The Dartmouth College Alumni Award is presented to alumni who have demonstrated extraordinary service to Dartmouth and civic organizations in addition to career accomplishment. The Alumni Awards are presented annually to individuals who graduated at least 25 years ago. This year, Bob Conn, Class of 1961 and a long-time member of the Dartmouth Club of the Piedmont, was selected to receive the award. Following is the text of the presentation made to Bob at the May 2006 Dartmouth Alumni Council dinner, outlining his achievements on behalf of Dartmouth and the community.
Also, a link to a story published in the Winston-Salem Journal can be found here.
Bob Conn ‘61
As a kid from Chicago you found yourself intrigued by Dartmouth’s rural academic character. Your first actual view of Hanover came when you were dropped off for freshman fall. It was everything you imagined and you quickly immersed yourself in a wide variety of activities, swimming for the freshman team, playing cello in the Handel Society Orchestra and working on the college newspaper. A pre-med student, with a major in Psychology, you appeared to be medical school bound. However, your true passion became evident as you wrote and served as news editor of The Dartmouth. A visiting Columbia University faculty member changed your life plans forever. With support from your father, who told you that you should pursue your hobby rather than worry about your so called “life work” in medicine, you decided to attend the Graduate School of Journalism at Columbia University.
Graduating with honors, you made another decision that significantly impacted your life when you accepted a position as a reporter for The Charlotte Observer and moved to North Carolina, your home for the last forty-four years. Your career as a writer and editor has been nothing short of astounding! With a background in science and medicine, you rose from reporter to national editor, news editor and medical editor during the two decades you were affiliated with this newspaper. Along the way, you received many awards and accolades, including the Pulitzer Gold Medal for Public Service as one of five writers of a series on byssinosis (brown lung disease) among cotton textile workers. Ethel Kennedy also presented you with the Robert F. Kennedy Grand Prize at her home in Virginia. In 1986 you accepted an offer to join the staff of Wake Forest University School of Medicine as a senior science writer. This position has enabled you to also teach at various colleges and universities, which you enjoy immensely. Of course, your favorite faculty experience occurred during the fall term of 1983 when you took a sabbatical to serve as a visiting scholar in the Policy Studies Program at your alma mater. As you wrote in an article for the Dartmouth Alumni Magazine entitled “Hanover Sabbatical”, “my classmates were incredulous, even jealous, as word spread that I was going to spend a term at Dartmouth.”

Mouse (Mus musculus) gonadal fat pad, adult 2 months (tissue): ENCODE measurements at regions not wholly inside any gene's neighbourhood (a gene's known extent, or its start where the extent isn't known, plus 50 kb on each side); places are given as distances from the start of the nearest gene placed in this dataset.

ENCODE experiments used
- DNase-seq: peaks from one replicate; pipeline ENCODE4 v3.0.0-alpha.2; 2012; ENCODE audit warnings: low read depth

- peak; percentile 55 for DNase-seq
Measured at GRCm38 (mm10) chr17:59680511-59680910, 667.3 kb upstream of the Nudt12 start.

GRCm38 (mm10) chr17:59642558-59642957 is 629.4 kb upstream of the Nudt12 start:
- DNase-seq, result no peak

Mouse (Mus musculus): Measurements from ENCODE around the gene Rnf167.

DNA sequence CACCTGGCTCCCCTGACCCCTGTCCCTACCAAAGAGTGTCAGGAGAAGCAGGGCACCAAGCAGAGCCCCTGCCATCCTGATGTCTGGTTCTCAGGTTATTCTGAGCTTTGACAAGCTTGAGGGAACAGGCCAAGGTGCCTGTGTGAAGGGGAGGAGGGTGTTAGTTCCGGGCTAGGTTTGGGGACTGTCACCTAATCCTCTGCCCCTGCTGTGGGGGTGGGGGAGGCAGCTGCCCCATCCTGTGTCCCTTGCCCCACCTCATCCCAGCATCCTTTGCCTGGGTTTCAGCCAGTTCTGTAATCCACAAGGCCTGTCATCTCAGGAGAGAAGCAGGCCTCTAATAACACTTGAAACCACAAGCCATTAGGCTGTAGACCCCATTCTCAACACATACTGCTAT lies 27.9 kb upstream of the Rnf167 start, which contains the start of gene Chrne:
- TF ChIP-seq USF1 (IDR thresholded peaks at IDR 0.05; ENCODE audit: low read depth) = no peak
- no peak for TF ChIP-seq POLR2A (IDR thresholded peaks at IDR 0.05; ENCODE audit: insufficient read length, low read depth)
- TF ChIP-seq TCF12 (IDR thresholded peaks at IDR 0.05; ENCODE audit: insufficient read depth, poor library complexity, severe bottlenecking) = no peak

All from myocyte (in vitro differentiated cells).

Immersion into the Dartmouth classroom simply represented one more avenue for you to remain involved with your alma mater. You have been a supportive volunteer from the moment you graduated, serving as secretary, treasurer, newsletter editor, enrollment chair, vice president and president of two different Dartmouth alumni clubs, secretary of the Class of 1961 for twenty-four years and class executive committee member for twenty-nine years, alumni councilor and chair of the council’s communications committee, member of the council’s ad hoc committee on the Dartmouth Alumni Magazine which resulted in a new magazine charter, president of the Class Secretaries Association, and member of the Dartmouth Alumni Magazine editorial board.
Your civic volunteerism has been no less impressive. You have served on the local boards of the American Heart Association, Neighborhood Watch, Visions of Hope, Faith Acts as Welfare Changes, Interfaith Partnership for Advocacy and Reconciliation and CHANGE. Much of your civic participation has centered around your faith and you have held a multitude of leadership roles at Temple Emanuel in Winston-Salem and Temple Beth El in Charlotte, including president and chairman of the board of the latter. As a result of your hard work and vision, Shalom Park opened in 1986 and currently provides a campus that encompasses much of the Jewish community in Charlotte.
News broadcaster Tom Brokaw, once said, “It’s easy to make a buck. It’s a lot tougher to make a difference.” Tonight, we thank you, Bob, for the difference that you have made in so very many lives. With deep appreciation for the extraordinary commitment that you have made to your alma mater, career and your community, we honor you with the presentation of the Dartmouth Alumni Award.